About Wendrie Heywood

A life long Quaker, I've been involved in Wardening and building management for all of my professional life. I am a seasoned office manager and executor of projects, working with Trustees or a committee to clarify goals and ensure that these goals come to fruition. I run workshops, provide consultancy services and currently manage the room hiring businesses for several meeting house remotely.

Fire Drills During Meeting for Worship

2013 07 15 fire truck 2Fire!

Fire Alarms and the necessary Fire equipment and signage are all an important part of any building’s safety plan – and we always hope they won’t be needed. However, if the worst happened – would your meeting know how to respond?

Mount Street, Manchester recently held a fire drill during Meeting for Worship. Although there were several mishaps, and originally many people were upset, by the end they had learnt so much it was decided this should be done again.

Have your Premises and Elders sat down to work out an evacuation plan? Appointed marshals to ensure the building is empty, count everyone out and to ring the Fire Brigade?

Consideration of where to meet – and when to reunite children and parents are two important issues.

Are there any people who need special consideration?

  • Is anyone hard of hearing who wouldn’t hear the alarm for example?
  • Is there anyone who would need help in getting out of the building for any reason?
  • Does your Children’s Meeting meet in a different part of the building? If so do the helpers know where to go and have enough people to ensure everyone can leave safely?

We’re not alone in needing to do this – Ship of Fools has a thread about other churches who have done drills during services. One suggestion was to hold the drill at the end of the services so everyone was still there but the evacuation practice was done. Another was to do it at different times of the month to cover any changes to routine.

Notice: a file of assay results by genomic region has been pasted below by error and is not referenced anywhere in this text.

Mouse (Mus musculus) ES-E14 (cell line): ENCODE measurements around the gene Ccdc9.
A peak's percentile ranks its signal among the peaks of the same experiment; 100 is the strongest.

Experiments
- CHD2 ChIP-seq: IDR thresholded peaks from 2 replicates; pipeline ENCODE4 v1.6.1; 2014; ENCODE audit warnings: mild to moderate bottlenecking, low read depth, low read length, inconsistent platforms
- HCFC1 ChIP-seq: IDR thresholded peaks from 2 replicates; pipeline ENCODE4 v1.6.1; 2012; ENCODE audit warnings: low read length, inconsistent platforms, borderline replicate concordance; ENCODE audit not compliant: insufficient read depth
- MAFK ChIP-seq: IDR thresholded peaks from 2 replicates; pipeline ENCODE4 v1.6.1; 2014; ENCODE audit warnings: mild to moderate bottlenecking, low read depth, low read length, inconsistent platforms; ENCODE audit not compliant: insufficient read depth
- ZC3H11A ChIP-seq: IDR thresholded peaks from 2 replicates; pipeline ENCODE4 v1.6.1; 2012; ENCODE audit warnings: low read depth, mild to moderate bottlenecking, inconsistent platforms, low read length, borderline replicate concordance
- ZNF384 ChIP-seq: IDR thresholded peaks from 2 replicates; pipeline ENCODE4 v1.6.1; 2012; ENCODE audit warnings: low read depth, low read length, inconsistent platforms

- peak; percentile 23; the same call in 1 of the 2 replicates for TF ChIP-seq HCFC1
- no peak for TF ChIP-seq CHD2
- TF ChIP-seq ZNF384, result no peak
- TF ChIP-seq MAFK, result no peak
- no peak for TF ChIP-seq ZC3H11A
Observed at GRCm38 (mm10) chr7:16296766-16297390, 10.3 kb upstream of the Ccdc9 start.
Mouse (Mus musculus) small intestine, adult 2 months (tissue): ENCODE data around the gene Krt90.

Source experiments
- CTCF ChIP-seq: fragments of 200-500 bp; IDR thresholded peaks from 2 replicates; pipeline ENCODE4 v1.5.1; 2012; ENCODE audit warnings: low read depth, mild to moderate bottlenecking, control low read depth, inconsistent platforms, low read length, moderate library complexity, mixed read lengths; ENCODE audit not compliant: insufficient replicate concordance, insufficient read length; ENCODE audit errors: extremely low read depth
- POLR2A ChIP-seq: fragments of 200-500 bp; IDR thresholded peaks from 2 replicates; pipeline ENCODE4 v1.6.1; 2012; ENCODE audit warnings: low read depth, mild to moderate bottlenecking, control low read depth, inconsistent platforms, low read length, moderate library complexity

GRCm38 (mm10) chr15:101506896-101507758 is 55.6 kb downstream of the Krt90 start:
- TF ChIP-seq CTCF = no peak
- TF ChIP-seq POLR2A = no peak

Reminding us that this risk is real one post commented that there was a priest who started each Sunday service with information about fire exits as their previous church had burned down.

  • Have you ever held a fire drill during Meeting for Worship?
  • Would you consider it? If not – why not?

Managing Meeting Houses Conference 2016

2011 01 Front of building

Managing Meeting Houses

Managing meeting houses can be a lonely job – it is easy to feel that you are alone in dealing with matters. It is equally important to ensure that you don’t spend time re-inventing the wheel.

This annual conference organised jointly by Quaker Life and Woodbrooke is a great chance for new wardens, trustees and premises committee members to learn about their new role. But there is always enough sharing of good practice, tips and tricks for a more experienced person to take away too.

Sessions ranged from those essential nuts and bolts of Employment and Health & Safety to more inspirational – what is special about your Meeting House? We considered them as a place of worship, as part of the local community and as a venue for customers.

Employment Matters

Pensions – especially for smaller meetings with only one worker, or many part time workers were discussed. Friends House recommends The People’s Pension which several participants said had worked well, but we were also encouraged to apply earlier rather than later. There is a worry that these suppliers will fill their quotas of small charities and some meetings may miss out.